EHRI in an Upside-Down World. Covid-19 and Holocaust Research and Education

EHRI and Covid-19
Thursday, 2 July, 2020

By Roxana Popa, Public Relations Counsellor at EHRI partner, The "Elie Wiesel" National Institute for the Study of the Holocaust In Romania, and involved in EHRI communications.

In a moment, our world turned upside-down. Caught in a whirlwind of actions, on a fast forward rhythm, we woke up in a world we no longer recognize, forced to STOP, to prioritize, to understand what our needs are, and what helps us to adapt and cope with change. First, overwhelmed by the shock of the change, we began to understand the role of health and freedom. The privilege of doing simple things without restrictions, things that not long ago might have annoyed us or seemed trivial. After that, we realized how much we miss human interaction, and how lucky we are (at least most of us) to be able to interact remotely, online. Maybe it is now that we have understood the benefits that technology brings to our lives, and we have also understood that to feed our sense and need of belonging, the world could not stop. We must go on with our lives: working, learning, and doing all the things that define our normality. Doing this differently, but continuing it.

Why should Holocaust research continue during a crisis?

A pandemic radically foregrounds certain needs and priorities, and some may ask why Holocaust research should continue during a crisis such as the one we are living through now, when the safety and  health of people are clearly a priority? Because the Holocaust is not only about a tragic episode that belongs to history and took place a long time ago. It is not only about death and victims that we commemorate once or twice a year. Holocaust research is an interdisciplinary field offering us examples of survival and adaptation. It provides  models for change and insights how to manage a crisis. It reveals to us how people can react in a stressful situation and the power of solidarity.

Lately, we often hear people looking back to other pandemics (e.g. the Spanish flu) trying to find precedents and answers. The Holocaust is also a crisis that we should continue to look into. We cannot put it on hold now, because doing so would mean forgetting valuable lessons for humankind.

Holocaust research shows us all too clearly how easily hate speech arises and infiltrates societies in times of crisis, when people try to place guilt and find someone responsible for their problems.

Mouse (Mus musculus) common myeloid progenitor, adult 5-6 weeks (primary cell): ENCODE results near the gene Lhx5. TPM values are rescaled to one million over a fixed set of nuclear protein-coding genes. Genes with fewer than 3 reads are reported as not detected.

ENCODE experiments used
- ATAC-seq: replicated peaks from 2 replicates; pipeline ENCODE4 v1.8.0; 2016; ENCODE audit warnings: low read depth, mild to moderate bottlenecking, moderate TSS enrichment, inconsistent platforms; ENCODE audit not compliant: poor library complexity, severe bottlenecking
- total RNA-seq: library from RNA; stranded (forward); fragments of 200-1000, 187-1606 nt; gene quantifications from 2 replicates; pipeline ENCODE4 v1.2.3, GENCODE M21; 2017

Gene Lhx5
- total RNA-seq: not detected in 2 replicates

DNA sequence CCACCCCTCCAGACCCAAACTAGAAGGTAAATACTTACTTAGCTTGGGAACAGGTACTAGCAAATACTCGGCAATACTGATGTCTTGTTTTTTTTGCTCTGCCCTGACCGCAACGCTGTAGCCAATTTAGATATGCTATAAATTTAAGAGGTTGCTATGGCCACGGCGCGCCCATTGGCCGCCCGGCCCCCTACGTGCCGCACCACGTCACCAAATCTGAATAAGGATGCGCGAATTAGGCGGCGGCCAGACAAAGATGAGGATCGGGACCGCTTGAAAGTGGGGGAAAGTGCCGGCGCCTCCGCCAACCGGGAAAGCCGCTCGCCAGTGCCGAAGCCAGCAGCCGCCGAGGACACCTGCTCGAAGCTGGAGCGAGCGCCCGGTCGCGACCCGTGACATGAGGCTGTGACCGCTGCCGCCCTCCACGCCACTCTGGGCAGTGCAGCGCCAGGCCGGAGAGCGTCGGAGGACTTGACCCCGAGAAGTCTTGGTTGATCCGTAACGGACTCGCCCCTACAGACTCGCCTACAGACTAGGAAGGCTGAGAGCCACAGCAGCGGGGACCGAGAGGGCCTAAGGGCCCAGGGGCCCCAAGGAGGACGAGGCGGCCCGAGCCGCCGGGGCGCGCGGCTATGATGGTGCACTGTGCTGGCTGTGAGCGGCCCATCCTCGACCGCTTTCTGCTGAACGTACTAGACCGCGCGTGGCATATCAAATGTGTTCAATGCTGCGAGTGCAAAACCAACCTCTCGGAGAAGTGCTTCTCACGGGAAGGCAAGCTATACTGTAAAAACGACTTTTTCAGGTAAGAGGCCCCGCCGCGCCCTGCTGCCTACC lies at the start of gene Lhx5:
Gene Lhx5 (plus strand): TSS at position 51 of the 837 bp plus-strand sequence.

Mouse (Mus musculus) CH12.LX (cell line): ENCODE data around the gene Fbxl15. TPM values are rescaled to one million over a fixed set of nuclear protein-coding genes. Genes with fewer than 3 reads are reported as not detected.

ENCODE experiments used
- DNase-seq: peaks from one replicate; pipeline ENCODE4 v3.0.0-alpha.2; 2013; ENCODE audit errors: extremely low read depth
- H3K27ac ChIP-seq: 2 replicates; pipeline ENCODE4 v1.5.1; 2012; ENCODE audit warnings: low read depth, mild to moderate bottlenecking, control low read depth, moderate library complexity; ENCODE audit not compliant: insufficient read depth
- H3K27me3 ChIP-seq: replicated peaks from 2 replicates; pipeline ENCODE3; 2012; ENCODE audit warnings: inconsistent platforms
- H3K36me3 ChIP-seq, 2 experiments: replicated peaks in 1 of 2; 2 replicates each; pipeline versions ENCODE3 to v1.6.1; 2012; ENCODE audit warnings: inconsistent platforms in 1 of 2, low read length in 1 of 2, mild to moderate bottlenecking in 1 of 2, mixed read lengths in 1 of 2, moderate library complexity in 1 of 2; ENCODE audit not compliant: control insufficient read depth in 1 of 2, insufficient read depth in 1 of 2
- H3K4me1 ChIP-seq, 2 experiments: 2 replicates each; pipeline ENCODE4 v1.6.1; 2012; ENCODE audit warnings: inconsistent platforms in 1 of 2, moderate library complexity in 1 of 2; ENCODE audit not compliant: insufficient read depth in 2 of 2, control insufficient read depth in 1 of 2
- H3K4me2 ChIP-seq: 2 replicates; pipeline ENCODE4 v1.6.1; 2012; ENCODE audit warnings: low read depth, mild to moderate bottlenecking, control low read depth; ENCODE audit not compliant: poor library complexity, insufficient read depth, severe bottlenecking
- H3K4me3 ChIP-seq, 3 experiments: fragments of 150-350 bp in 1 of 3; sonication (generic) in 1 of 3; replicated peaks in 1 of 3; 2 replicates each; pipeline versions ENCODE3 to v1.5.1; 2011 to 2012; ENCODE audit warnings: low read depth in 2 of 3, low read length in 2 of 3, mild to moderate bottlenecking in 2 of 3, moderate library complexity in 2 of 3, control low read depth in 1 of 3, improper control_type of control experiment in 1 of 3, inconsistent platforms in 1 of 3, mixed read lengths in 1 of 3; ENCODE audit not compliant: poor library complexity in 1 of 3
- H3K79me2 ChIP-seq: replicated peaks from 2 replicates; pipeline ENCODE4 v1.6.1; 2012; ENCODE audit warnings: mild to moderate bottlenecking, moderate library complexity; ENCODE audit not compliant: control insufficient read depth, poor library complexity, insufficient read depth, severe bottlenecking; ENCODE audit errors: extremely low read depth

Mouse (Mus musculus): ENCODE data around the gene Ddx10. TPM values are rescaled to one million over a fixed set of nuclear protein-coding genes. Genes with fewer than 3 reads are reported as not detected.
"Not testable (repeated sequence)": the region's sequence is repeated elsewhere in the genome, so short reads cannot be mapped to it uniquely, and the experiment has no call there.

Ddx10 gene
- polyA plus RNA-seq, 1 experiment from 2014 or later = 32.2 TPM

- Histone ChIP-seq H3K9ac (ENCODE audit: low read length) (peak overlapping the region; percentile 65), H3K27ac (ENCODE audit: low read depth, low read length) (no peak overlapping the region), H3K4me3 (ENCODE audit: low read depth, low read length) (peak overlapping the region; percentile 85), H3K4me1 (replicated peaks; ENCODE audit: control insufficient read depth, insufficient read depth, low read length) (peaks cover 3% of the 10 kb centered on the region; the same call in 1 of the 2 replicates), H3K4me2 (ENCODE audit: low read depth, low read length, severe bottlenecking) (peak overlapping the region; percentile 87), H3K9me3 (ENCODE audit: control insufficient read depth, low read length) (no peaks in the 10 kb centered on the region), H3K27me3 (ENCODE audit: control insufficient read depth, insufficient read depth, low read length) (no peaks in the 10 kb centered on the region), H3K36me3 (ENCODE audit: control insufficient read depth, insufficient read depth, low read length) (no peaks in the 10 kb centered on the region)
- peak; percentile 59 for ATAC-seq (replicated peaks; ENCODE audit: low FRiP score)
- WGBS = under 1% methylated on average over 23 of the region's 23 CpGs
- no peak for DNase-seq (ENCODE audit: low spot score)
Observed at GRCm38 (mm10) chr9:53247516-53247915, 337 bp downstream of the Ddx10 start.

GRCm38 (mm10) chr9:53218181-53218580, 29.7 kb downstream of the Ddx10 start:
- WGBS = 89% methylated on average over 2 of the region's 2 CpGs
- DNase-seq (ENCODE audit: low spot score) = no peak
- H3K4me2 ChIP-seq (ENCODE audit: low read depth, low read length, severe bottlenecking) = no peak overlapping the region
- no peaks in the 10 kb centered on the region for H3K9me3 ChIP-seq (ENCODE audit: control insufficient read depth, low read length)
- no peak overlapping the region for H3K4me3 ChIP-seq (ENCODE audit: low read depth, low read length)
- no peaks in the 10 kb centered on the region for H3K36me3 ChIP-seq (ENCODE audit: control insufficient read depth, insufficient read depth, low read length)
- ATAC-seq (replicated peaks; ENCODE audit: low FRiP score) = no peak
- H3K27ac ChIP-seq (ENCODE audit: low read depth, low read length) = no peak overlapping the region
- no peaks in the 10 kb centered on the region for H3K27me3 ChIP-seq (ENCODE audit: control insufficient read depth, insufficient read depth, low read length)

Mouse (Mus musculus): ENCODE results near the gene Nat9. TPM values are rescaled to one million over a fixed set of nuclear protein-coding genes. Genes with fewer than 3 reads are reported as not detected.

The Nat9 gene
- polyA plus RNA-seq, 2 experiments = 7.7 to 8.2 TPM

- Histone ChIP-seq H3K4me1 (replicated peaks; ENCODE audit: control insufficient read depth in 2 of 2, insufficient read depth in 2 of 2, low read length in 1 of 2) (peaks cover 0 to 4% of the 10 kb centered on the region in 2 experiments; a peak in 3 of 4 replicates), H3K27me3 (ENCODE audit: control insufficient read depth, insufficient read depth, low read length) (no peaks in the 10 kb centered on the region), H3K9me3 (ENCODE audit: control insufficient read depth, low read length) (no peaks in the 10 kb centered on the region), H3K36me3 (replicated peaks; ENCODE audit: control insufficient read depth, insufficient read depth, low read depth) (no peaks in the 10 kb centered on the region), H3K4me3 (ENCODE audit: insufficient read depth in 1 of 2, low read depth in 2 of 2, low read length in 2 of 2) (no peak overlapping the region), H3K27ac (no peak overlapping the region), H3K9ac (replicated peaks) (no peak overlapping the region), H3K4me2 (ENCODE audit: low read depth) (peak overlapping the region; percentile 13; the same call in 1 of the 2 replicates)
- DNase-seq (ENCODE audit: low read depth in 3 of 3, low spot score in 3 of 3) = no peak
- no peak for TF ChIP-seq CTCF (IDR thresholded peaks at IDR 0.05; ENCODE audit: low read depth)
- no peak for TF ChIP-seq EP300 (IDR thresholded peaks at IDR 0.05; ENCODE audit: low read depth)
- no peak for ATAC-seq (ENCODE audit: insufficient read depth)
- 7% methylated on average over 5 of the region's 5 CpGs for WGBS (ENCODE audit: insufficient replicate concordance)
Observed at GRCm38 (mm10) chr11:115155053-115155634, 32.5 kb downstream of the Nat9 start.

The stranger next to us

During a crisis, blaming “the other” is a common reaction. The “stranger” who does not resemble us easily becomes the source of all problems.  

“Otherness” is a well-researched concept in  anthropology and sociology. Our interaction with ”the other” is influenced by the stereotypes we are projecting on it. ”The other” automatically implies difference and strangeness. That difference does not necessarily link to proximity; it relates more to an imaginary construct built on ethnic, racial, religious, aesthetic, or cultural criteria. This process of “othering” developed over centuries and made the Holocaust possible. To protect/validate their position in the world,  people use/accept stereotypes, thereby encouraging the rise of hate speech.

Jews often played the role of the ”other”, the ”stranger,” the “scapegoat” during past disasters. Historical research reveals that pandemics have always incited antisemitism and attitudes of hatred. The Black Death in the Middle Age gave rise to one of the bloodiest episodes of antisemitism in European history, until the Holocaust. The label of the Jew/ the stranger/the minority spreading diseases has remained constant until modern times. No matter whether typhus or cholera, natural calamities or disasters, wars or economic crisis, Jews were always vulnerable to be designated as perpetrators. And this legacy sadly remains relevant in the present coronavirus pandemic

What is new is the context, the environment used for disseminating hate messages. Online communication has changed the way we participate in public life, the way we express our opinions. Encouraged by anonymity and the feeling of security provided by our virtual identities, we react more violently and exceed more easily certain limits in expressing accusations towards those we consider to be the perpetrators. Conflicts arise much more quickly in virtual environments, and snowball much faster towards a crisis.

The European Commission barometer, published in 2019, reveals that more than a third of Europeans consider antisemitism increased in their country over the past five years[1]. The report published by the Tel Aviv University's Kantor Center for the Study of Contemporary European Jewry shows an increase of 18% in antisemitic violence in 2019 compared with the previous years[2]. The report also states that “coronavirus inspired antisemitic expressions that represent forms of the traditional Jew-hatred and conspiracy theory. The accusations formulated through these theories appear to be promoted mostly online by representatives of extreme-right, ultra-conservative Christians, Islamists, and to a minor extent by the far-left, each group according to its narratives and beliefs.”[3]

Media articles and reports from a variety of organizations reveal that online antisemitism has spiked in different parts of the world during the current sanitary crisis. In Romania, the “Elie Wiesel” Institute’s antisemitism report states that the coronavirus pandemic has led to an escalation of antisemitism and conspiracy theories. The rhetoric combines economic antisemitism with the scapegoat myth[4]. Facebook networks and blogs have been widely used in recent months for disseminating hate messages against Jews and sometimes against other minorities such as Roma people. In Turkey, Facebook, Twitter, and Instagram are used to spread conspiracy theories claiming that Jews invented the new coronavirus[5]. In Great Britain, individuals hacked a synagogue service that was being live-streamed on Zoom and posted antisemitic content[6]. An incident in the United States shows that antisemitic violence can go beyond virtual environments. In Massachusetts, federal authorities arrested a man for trying to set off a firebomb near a Jewish home entrance for the elderly. He claimed that he got his inspiration from the internet[7].